Asbestos is a mineral that has been widely used in construction and other industries for decades due to its insulating and fire-resistant properties. However, it has been proven to be a highly toxic substance that can cause serious health problems, including mesothelioma, lung cancer and asbestosis.
There are six different types of asbestos: chrysotile, amosite, crocidolite, tremolite, anthophyllite and actinolite. Though there are differences in the various fibers’ potency, all forms of asbestos are carcinogenic, meaning that they can cause cancer. Even though asbestos has been restricted in many countries, asbestos exposure is still a major public health concern, particularly in industries where asbestos was commonly used in the early years. In fact, contrary to popular belief, the United States still has not banned asbestos due to lobbying efforts by the asbestos industry.
Notably, over the course of the last several years, asbestos litigation has revealed that talc mines are also contaminated with asbestos fibers (despite industry’s best efforts to sweep this information under the rug). This article highlights industries at the most significant risk of asbestos exposure today.
Steel, paper and oil industries
Large premises where very hot systems were used—such as steel mills, aluminum mills, paper mills, and oil refineries—were a hotbed for asbestos. Asbestos was used to insulate hundreds of different types of products such as pipes, ducts, troughs, casts, and spouts that dealt with hot materials. It even was used in resins that were part of plastic components in electrical boards.
Even though asbestos is no longer used in those applications today, there are still premises that have not removed all of the asbestos in their buildings yet. Instead, companies keep it encapsulated, meaning that the asbestos is enclosed so the fibers don’t get into the air. As is described below, however, this can be a problem if improper removal, manipulation, or demolition occurs.
The construction sector is one of the industries at great risk of asbestos exposure. Asbestos was used in building projects largely until the 1970s. Even today, construction workers may encounter asbestos used in insulation, drywall, pipes, caulking, and even roofing of older buildings. If you suspect an older building may contain asbestos-containing materials that you have to manipulate, have it tested by an asbestos abatement company.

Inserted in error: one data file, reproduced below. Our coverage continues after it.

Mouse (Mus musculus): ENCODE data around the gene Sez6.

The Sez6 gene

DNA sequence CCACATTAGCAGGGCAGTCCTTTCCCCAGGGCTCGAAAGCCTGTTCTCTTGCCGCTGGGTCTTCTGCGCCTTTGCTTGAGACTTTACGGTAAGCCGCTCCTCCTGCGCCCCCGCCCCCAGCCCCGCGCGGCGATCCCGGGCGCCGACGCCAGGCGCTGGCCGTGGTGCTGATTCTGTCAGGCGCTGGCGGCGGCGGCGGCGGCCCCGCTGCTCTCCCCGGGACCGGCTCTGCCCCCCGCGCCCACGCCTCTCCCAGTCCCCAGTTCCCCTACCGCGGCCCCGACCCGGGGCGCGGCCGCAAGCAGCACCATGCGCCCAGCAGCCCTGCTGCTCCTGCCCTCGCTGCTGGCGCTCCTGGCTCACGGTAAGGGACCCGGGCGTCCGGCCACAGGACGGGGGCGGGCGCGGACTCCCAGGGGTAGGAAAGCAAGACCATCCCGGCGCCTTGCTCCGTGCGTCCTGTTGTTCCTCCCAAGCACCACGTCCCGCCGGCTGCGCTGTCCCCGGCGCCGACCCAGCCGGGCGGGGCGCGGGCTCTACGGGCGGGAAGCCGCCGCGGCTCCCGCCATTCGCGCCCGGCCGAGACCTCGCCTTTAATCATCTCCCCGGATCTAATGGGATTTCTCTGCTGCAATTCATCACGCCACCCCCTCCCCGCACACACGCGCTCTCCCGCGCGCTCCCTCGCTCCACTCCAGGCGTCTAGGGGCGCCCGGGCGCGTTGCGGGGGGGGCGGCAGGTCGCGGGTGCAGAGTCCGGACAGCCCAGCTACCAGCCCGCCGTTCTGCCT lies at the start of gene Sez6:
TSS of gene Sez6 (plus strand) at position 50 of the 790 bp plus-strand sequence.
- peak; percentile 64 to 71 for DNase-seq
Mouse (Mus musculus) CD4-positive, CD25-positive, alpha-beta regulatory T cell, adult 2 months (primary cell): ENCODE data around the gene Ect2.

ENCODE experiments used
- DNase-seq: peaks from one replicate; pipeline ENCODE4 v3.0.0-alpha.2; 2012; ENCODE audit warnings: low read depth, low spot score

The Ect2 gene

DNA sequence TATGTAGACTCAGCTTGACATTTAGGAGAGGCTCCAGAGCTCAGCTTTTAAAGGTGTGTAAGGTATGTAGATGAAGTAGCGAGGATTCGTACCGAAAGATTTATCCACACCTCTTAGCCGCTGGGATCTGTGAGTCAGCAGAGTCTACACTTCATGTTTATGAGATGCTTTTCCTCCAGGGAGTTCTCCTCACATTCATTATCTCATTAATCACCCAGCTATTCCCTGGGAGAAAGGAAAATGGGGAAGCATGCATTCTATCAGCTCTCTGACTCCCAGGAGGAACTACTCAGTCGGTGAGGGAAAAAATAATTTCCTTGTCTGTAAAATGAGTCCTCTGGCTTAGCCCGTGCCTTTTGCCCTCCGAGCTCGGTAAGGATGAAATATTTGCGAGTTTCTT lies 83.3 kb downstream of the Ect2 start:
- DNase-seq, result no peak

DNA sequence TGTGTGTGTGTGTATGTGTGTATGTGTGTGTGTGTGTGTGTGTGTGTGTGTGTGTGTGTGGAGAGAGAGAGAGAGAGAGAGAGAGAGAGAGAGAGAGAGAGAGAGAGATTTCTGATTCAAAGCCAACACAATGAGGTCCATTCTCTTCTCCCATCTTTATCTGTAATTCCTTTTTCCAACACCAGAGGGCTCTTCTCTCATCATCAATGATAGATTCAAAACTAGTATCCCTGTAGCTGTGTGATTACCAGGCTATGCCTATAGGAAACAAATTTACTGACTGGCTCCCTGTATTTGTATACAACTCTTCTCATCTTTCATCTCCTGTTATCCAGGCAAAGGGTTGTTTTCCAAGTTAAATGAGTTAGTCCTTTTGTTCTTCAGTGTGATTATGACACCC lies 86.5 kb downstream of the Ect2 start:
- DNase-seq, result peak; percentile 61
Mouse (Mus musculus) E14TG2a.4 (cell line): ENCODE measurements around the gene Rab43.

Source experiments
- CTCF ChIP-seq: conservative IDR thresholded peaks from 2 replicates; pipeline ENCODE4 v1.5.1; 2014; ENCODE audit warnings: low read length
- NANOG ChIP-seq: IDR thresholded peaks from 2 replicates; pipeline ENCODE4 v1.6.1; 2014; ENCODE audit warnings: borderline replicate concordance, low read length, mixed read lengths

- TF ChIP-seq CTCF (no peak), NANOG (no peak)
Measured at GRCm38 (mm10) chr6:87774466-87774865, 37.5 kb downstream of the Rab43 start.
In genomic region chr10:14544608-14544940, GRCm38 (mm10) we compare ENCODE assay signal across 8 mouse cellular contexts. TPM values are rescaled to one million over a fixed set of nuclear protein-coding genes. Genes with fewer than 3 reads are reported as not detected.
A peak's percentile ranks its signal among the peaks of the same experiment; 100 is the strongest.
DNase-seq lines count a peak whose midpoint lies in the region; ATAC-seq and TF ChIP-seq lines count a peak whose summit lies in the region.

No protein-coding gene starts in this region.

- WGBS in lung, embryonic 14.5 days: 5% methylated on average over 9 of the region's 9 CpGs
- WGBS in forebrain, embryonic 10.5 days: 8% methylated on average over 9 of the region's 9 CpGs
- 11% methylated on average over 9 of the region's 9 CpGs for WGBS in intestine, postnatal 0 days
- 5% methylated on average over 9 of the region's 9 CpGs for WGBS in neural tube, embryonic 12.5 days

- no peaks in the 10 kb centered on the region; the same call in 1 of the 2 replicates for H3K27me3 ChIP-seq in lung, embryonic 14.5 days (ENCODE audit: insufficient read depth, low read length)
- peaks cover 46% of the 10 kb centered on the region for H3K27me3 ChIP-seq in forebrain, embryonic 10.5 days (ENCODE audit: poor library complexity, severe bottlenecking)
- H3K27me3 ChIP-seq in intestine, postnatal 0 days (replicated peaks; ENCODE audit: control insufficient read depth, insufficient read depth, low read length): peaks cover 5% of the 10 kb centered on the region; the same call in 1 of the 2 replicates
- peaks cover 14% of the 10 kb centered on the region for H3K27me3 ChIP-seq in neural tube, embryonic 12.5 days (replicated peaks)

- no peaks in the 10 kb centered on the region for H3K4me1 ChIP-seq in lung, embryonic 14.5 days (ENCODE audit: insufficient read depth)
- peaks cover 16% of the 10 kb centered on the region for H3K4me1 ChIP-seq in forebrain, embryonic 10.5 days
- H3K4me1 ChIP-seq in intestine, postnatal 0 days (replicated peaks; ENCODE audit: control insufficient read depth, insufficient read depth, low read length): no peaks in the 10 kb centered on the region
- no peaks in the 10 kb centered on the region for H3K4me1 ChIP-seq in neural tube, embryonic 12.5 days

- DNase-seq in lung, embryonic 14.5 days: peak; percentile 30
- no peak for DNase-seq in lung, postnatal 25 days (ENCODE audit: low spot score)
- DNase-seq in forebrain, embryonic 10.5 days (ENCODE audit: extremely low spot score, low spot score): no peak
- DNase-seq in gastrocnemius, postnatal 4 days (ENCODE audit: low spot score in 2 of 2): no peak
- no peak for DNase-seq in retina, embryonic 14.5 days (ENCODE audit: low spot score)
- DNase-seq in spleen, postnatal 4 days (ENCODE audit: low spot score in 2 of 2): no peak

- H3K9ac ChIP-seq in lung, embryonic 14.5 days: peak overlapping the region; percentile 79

Demolition workers can also inhale asbestos fibers due to the dust generated from tearing down asbestos-containing products. And perhaps the scariest reality about exposure in the construction industry is that workers can unknowingly expose their families to this toxin because it can be brought home on work clothes if proper precautions are not taken.
Asbestos was commonly used all over ships due to its insulating and fire-resistant properties. As a result, shipyard workers are at a high risk of having inhaled asbestos fibers when they worked with asbestos-containing materials earlier in their careers. Shipyard workers who worked in the 1960s and 1970s are particularly at risk, as this was when asbestos use was at its peak. At Weinstein Caggiano, we have had many clients who worked in the navy or at shipyards who were exposed to asbestos from many different types of jobs and activities.
Asbestos was commonly used in the automotive industry in brake pads, linings, clutch facings, and gaskets. It was highly desirable in these products because the fibers acted as a binder to help hold the linings and pads together. Unfortunately, some brake products did not remove asbestos until even the early 2000s. As a result, auto mechanics and other workers in the automotive industry (even shade tree mechanics) are at risk of having inhaled asbestos fibers when repairing and servicing cars.
Asbestos exposure is a serious public health concern, and workers in certain industries are at a higher risk of exposure than others. It is essential for workers in these industries to be aware of the risks and to take the necessary precautions to help protect themselves from exposure to prevent serious health problems, including mesothelioma, lung cancer and asbestosis.
Today, we are still uncovering more and more information about the contamination of talc with asbestos fibers and the companies who hid it. An increasing number of people are being diagnosed with mesothelioma or ovarian cancer whose only exposure was to talcum powder products, like baby powders or even cosmetics.
If you or your loved one suffer from an asbestos-related disease, you may be entitled to compensation by the companies who improperly exposed you. We are here to help answer your questions and investigate your claims.